The project for the Luna Rossa team base was designed by architect Renzo Piano based on the idea of recycling the sails of the sailing yachts that took part in past editions of the America’s Cup. The idea emerged from an exchange of views between the architect, who had always been a sailing enthusiast, and Patrizio Bertelli, the patron of Luna Rossa: they wanted the Luna Rossa base to somehow recall the regattas. The choice of using old sails as a building material was natural: no other material looked as appropriate for the Luna Rossa team’s operational base for such an important sailing event. The transparency of the sails against the horizon is perhaps the most fascinating image evoking a sailing boat, so each façade was designed as a sort of patchwork made of mainsails and jibs, which were cut and sewn together on a rectangular warping formed by frames.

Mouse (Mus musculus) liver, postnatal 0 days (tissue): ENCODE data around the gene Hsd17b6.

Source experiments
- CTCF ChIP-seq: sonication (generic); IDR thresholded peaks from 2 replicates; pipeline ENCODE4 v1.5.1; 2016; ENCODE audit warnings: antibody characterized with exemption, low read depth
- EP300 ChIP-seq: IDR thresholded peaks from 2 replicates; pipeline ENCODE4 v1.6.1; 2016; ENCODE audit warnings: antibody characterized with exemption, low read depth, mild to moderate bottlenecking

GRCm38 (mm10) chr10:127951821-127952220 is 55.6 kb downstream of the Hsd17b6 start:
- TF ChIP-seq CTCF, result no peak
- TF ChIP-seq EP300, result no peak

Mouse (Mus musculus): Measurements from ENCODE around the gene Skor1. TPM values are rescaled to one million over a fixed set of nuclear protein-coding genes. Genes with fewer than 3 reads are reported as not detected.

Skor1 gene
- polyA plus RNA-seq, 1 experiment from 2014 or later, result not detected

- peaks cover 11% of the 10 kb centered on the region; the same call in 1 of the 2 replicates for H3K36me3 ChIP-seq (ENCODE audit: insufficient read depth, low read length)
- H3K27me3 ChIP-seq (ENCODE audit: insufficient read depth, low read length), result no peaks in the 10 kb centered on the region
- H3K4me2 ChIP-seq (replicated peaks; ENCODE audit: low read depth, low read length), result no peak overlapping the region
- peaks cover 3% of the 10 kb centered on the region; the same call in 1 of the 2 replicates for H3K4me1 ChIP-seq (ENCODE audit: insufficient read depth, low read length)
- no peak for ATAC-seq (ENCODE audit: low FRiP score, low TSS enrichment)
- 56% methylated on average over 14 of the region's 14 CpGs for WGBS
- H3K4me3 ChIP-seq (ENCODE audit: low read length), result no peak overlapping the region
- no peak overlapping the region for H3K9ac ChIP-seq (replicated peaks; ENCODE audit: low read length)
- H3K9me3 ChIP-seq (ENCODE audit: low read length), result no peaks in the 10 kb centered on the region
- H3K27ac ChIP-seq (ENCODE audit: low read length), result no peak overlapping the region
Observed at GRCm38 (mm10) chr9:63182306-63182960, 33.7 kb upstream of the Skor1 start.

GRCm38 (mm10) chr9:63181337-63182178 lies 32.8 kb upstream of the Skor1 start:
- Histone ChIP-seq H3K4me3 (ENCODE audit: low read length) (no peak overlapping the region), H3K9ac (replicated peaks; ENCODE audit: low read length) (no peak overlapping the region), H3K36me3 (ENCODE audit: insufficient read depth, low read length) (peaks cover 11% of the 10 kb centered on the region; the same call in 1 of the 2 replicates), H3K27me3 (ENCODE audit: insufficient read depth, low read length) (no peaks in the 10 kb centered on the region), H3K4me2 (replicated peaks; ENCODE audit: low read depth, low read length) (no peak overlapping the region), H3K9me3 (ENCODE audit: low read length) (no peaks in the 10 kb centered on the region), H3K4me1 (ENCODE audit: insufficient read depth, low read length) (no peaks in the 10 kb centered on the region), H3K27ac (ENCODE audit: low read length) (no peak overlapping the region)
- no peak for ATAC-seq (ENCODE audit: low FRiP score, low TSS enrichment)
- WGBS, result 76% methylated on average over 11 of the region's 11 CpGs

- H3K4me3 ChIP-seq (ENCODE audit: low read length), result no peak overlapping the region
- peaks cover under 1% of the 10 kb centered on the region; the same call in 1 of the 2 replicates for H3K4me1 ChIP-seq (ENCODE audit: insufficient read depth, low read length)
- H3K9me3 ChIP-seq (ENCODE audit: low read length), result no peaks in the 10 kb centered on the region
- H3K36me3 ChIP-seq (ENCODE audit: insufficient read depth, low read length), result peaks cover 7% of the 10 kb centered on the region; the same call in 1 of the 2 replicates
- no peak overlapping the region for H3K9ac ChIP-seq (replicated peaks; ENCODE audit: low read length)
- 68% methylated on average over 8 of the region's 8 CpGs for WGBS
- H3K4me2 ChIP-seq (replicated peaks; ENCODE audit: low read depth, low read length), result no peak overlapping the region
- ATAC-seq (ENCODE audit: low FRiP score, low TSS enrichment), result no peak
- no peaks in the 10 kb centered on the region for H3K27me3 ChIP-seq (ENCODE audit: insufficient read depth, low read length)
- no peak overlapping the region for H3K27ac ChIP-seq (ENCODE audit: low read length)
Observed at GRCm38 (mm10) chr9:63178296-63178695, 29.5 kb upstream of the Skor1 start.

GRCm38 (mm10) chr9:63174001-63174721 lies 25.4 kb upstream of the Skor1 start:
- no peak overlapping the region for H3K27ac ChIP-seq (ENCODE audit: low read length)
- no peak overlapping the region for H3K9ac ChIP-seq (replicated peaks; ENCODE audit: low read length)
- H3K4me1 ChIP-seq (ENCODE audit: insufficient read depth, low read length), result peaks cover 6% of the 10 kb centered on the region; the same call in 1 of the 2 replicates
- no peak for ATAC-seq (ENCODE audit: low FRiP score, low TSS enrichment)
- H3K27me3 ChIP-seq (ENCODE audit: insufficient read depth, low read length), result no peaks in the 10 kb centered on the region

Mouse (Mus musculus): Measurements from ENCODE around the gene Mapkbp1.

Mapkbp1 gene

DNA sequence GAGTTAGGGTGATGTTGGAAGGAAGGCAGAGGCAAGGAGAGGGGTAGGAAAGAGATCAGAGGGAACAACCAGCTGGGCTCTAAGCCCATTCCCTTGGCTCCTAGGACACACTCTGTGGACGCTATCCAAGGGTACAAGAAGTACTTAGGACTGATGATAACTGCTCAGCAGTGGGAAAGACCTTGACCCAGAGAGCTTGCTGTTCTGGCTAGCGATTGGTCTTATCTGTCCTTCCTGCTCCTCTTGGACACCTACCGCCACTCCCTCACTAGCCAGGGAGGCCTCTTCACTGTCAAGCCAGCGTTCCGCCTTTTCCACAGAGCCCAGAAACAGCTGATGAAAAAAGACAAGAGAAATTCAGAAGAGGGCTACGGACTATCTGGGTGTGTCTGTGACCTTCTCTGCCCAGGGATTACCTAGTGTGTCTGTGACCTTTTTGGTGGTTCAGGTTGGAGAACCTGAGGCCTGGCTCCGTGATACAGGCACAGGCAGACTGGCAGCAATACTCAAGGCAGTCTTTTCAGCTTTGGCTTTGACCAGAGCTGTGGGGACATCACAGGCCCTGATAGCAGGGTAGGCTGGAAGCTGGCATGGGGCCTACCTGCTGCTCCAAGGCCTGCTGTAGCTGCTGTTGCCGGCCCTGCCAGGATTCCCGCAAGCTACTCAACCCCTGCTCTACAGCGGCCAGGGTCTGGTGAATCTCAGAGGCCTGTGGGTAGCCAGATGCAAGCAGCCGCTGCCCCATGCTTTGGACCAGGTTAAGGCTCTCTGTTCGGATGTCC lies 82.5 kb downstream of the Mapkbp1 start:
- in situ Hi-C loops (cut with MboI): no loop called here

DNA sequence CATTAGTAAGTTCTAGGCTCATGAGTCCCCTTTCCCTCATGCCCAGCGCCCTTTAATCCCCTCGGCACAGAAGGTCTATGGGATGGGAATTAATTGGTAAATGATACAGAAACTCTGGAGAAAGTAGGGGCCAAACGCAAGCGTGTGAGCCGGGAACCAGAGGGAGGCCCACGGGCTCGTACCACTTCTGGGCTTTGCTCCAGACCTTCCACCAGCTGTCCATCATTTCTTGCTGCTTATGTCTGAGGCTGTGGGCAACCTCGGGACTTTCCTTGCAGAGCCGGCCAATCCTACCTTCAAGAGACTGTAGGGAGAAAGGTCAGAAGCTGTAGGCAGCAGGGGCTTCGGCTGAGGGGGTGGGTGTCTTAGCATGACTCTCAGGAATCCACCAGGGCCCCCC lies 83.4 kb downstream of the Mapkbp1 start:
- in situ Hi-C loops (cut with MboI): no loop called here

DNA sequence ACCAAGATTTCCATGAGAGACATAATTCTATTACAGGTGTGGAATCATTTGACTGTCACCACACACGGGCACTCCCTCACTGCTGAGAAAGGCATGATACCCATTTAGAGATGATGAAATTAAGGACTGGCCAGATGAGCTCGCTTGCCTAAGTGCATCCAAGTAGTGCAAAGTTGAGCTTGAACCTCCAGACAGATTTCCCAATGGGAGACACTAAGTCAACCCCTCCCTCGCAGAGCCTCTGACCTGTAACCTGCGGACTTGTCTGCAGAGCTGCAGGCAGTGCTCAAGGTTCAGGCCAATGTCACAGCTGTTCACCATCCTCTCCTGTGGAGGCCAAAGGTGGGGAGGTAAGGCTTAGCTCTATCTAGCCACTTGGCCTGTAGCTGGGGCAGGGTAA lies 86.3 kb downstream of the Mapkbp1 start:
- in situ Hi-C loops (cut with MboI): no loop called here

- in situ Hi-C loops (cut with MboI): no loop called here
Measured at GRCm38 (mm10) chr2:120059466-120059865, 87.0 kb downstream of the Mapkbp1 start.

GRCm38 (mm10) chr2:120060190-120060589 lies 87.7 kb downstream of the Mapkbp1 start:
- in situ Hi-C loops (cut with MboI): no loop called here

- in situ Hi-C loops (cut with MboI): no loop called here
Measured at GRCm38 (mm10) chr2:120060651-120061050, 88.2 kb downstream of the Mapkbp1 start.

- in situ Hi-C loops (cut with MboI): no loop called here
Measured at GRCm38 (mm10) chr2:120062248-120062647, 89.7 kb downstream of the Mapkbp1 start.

The frames, joined to a supporting substructure, constitute the façade system. The panel was stretched on the frame, which had appropriate slots, to accommodate a silicone edge sewn on the perimeter of the sail. Elastomer, in fact, is a material working like a spring that enables to obtain uniformly pre-tensioned elements which can be stretched to absorb loads and are able to react to thermal expansions, then returning to their original state. The sail was applied on a 4 cm substrate made of alveolar polycarbonate with double-sided acrylic adhesive tape, so that the panel could be more resistant. The sail, a transparent mylar film on which carbon and kevlar fibre structures were inserted, allowed natural light in the building during the day and lighted up as a “lantern” during the night, thanks to a backlighting system.
Photo credits: Milan Ingegneria